Essential guide to hair removal

A variety of laser and IPL technologies have answered our call for permanent hair reduction. They offer safe and effective treatment for long-term hair removal, which can be broadly categorised as laser, intense pulsed light and photodynamic therapies.

Light-based hair removal aims to remove unwanted hair using intense beams of light energy at varied wavelengths. This targets different structures of the skin and hair follicle pigments to destroy each hair individually, without damaging the surrounding area.

Permanent hair reduction offers a multitude of benefits compared with other hair removal options. Hair grows back less quickly and less thickly than shaving, waxing or creams, and typically there are no spots, ingrown hairs or itchiness when the hair does eventually grow back. 

First we need to get our heads around our hair. Hair grows in a three-phase cycle – anagen is the active growth phase; catagen is the transitional period; and the resting phase is termed telogen. There is variation in the duration of anagen and telogen phases in different body sites. There is also seasonal variation, which means in summer there’s a higher rate of growth and slower growth during winter.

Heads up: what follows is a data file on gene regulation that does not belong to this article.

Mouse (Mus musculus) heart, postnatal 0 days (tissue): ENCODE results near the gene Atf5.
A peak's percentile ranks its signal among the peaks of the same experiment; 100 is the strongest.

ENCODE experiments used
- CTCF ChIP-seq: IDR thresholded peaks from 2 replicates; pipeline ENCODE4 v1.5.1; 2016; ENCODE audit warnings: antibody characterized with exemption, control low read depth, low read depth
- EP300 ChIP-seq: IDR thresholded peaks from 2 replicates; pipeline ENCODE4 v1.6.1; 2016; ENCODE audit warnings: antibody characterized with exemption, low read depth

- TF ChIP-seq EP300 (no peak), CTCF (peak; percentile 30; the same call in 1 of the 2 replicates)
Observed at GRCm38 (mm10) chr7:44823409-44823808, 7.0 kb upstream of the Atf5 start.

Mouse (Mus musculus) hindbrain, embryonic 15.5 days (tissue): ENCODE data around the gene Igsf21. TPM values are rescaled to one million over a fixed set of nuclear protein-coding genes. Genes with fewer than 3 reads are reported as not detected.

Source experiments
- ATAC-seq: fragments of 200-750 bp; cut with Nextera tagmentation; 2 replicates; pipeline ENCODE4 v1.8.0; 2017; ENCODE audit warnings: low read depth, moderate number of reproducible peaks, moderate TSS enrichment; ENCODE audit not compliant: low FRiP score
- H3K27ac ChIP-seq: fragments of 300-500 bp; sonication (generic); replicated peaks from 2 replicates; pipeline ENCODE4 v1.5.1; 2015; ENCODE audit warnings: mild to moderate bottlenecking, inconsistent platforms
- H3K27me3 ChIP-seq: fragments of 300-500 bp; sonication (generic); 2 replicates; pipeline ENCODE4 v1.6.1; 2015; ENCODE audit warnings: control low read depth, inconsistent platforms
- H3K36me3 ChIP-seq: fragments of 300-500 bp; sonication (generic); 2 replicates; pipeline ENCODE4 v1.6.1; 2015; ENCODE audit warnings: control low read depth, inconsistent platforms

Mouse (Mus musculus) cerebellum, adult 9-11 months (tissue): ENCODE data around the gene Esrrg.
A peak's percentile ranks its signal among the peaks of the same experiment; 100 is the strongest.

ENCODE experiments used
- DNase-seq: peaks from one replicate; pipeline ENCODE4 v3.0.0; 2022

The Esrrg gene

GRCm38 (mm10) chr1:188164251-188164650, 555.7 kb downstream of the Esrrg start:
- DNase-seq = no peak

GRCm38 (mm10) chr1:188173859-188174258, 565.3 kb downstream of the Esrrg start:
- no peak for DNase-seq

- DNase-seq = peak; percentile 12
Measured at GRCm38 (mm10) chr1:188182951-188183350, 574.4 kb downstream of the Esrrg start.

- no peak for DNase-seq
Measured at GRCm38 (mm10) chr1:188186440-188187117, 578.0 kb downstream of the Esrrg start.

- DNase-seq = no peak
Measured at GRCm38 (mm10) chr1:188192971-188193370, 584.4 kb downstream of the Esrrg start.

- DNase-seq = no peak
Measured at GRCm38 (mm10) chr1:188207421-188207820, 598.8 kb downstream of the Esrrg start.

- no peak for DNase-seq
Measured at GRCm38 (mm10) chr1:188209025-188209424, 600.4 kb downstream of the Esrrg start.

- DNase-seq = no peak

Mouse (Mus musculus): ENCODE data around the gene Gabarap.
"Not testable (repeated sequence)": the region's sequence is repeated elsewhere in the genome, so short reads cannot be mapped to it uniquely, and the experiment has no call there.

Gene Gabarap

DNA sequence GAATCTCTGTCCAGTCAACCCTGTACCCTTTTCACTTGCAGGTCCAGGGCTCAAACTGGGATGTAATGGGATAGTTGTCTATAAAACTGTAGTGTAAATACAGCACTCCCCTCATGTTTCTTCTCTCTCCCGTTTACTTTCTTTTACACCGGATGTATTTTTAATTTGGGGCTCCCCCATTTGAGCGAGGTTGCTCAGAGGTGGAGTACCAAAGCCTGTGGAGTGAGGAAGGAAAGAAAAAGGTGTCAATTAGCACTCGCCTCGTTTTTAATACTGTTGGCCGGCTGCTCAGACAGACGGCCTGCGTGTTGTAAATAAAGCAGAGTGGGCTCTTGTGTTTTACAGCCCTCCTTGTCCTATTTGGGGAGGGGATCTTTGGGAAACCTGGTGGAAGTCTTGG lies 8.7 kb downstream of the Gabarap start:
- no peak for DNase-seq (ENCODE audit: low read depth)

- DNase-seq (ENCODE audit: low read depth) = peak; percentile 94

The growth phase is the only phase suitable for laser hair removal and, with only 85 percent of hairs in this phase at one time, a series of treatments is required for effective hair reduction.

Laser 

Laser light is different to normal light for many reasons: it travels in a synchronised fashion; retains its intensity over a long distance; it is monochromatic (of the same wavelength or colour); and it can be pulsed.